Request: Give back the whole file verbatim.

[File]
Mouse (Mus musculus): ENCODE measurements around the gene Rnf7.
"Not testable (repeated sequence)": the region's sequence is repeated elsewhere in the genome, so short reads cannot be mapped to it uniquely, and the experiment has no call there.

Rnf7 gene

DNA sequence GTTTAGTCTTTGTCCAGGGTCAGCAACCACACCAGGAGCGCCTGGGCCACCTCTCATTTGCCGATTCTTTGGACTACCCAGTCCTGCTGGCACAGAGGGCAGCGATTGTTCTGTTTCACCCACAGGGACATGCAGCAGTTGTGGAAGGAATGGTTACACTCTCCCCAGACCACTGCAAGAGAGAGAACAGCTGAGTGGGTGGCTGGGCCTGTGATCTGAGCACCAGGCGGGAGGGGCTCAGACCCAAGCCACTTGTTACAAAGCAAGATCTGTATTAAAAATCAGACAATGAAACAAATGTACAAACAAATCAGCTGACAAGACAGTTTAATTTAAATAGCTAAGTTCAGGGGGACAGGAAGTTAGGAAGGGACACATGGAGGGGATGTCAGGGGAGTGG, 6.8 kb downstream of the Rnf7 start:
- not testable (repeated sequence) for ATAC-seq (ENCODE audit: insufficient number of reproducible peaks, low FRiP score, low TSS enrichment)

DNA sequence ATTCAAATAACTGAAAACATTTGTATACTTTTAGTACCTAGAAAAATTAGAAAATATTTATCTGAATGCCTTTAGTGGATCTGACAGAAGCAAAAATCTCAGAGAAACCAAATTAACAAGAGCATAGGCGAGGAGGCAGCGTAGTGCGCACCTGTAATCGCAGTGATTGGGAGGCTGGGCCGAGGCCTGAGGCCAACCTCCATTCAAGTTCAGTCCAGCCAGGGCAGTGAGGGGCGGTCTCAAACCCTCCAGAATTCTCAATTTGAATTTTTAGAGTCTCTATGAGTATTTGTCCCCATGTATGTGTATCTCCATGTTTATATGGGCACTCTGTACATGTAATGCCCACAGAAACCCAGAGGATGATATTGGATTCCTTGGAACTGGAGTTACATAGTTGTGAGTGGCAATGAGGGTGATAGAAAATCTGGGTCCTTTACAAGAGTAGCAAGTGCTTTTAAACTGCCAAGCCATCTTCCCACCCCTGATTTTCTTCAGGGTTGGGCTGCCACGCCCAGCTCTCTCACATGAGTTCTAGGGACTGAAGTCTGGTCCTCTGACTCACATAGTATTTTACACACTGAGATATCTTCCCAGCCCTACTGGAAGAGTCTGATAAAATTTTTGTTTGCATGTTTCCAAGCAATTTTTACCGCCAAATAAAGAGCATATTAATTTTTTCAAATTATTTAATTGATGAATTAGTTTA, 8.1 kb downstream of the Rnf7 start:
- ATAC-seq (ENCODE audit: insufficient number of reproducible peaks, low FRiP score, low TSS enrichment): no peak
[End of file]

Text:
Mouse (Mus musculus): ENCODE measurements around the gene Rnf7.
"Not testable (repeated sequence)": the region's sequence is repeated elsewhere in the genome, so short reads cannot be mapped to it uniquely, and the experiment has no call there.

Rnf7 gene

DNA sequence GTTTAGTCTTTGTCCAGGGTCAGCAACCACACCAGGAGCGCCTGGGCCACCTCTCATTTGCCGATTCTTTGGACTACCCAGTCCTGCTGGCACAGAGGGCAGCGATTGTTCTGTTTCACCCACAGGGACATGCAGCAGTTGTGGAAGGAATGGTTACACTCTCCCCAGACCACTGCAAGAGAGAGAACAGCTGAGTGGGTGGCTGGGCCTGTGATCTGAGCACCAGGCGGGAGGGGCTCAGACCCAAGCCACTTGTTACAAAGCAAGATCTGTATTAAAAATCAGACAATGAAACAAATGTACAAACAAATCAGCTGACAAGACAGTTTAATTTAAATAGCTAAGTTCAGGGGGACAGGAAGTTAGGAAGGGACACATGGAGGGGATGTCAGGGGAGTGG, 6.8 kb downstream of the Rnf7 start:
- not testable (repeated sequence) for ATAC-seq (ENCODE audit: insufficient number of reproducible peaks, low FRiP score, low TSS enrichment)

DNA sequence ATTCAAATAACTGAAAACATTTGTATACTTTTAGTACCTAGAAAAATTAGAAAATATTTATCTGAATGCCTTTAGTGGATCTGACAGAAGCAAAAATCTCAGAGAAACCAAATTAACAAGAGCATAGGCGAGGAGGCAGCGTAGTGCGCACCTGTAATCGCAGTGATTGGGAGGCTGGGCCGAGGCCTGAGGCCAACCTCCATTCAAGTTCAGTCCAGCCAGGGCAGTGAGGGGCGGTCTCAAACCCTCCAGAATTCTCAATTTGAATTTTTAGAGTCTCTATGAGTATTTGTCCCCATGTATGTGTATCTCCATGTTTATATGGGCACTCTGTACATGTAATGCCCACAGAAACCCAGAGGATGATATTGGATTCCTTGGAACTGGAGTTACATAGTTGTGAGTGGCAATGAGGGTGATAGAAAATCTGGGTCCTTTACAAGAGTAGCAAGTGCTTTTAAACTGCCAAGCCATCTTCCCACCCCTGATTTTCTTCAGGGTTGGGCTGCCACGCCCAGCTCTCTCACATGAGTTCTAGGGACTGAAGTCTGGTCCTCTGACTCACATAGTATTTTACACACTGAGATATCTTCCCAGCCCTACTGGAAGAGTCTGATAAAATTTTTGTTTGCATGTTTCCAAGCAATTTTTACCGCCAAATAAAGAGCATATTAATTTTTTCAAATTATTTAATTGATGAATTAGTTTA, 8.1 kb downstream of the Rnf7 start:
- ATAC-seq (ENCODE audit: insufficient number of reproducible peaks, low FRiP score, low TSS enrichment): no peak